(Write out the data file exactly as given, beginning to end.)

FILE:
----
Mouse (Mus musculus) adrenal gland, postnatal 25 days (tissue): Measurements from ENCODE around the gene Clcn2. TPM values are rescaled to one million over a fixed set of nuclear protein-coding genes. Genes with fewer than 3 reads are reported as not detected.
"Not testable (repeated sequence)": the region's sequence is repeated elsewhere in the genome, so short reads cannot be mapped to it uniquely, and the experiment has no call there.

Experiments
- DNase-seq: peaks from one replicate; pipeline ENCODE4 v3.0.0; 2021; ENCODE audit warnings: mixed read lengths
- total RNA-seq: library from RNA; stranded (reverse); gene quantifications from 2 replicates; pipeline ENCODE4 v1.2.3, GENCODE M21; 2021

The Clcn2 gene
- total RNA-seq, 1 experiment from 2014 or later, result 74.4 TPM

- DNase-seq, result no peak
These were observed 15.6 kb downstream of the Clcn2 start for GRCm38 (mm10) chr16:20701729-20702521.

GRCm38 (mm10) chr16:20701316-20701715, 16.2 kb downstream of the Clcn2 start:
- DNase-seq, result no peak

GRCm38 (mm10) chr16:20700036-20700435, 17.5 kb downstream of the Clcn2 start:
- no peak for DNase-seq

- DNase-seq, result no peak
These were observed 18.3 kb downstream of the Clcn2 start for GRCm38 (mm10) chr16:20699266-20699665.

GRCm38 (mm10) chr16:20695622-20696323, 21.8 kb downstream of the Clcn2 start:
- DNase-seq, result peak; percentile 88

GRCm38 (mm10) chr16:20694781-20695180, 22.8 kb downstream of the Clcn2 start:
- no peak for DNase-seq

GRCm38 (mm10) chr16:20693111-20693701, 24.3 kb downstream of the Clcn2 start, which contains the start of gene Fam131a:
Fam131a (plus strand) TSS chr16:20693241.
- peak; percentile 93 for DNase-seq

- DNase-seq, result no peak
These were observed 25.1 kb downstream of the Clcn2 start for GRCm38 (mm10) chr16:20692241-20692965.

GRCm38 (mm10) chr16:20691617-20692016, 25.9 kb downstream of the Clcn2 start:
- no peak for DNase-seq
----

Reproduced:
Mouse (Mus musculus) adrenal gland, postnatal 25 days (tissue): Measurements from ENCODE around the gene Clcn2. TPM values are rescaled to one million over a fixed set of nuclear protein-coding genes. Genes with fewer than 3 reads are reported as not detected.
"Not testable (repeated sequence)": the region's sequence is repeated elsewhere in the genome, so short reads cannot be mapped to it uniquely, and the experiment has no call there.

Experiments
- DNase-seq: peaks from one replicate; pipeline ENCODE4 v3.0.0; 2021; ENCODE audit warnings: mixed read lengths
- total RNA-seq: library from RNA; stranded (reverse); gene quantifications from 2 replicates; pipeline ENCODE4 v1.2.3, GENCODE M21; 2021

The Clcn2 gene
- total RNA-seq, 1 experiment from 2014 or later, result 74.4 TPM

- DNase-seq, result no peak
These were observed 15.6 kb downstream of the Clcn2 start for GRCm38 (mm10) chr16:20701729-20702521.

GRCm38 (mm10) chr16:20701316-20701715, 16.2 kb downstream of the Clcn2 start:
- DNase-seq, result no peak

GRCm38 (mm10) chr16:20700036-20700435, 17.5 kb downstream of the Clcn2 start:
- no peak for DNase-seq

- DNase-seq, result no peak
These were observed 18.3 kb downstream of the Clcn2 start for GRCm38 (mm10) chr16:20699266-20699665.

GRCm38 (mm10) chr16:20695622-20696323, 21.8 kb downstream of the Clcn2 start:
- DNase-seq, result peak; percentile 88

GRCm38 (mm10) chr16:20694781-20695180, 22.8 kb downstream of the Clcn2 start:
- no peak for DNase-seq

GRCm38 (mm10) chr16:20693111-20693701, 24.3 kb downstream of the Clcn2 start, which contains the start of gene Fam131a:
Fam131a (plus strand) TSS chr16:20693241.
- peak; percentile 93 for DNase-seq

- DNase-seq, result no peak
These were observed 25.1 kb downstream of the Clcn2 start for GRCm38 (mm10) chr16:20692241-20692965.

GRCm38 (mm10) chr16:20691617-20692016, 25.9 kb downstream of the Clcn2 start:
- no peak for DNase-seq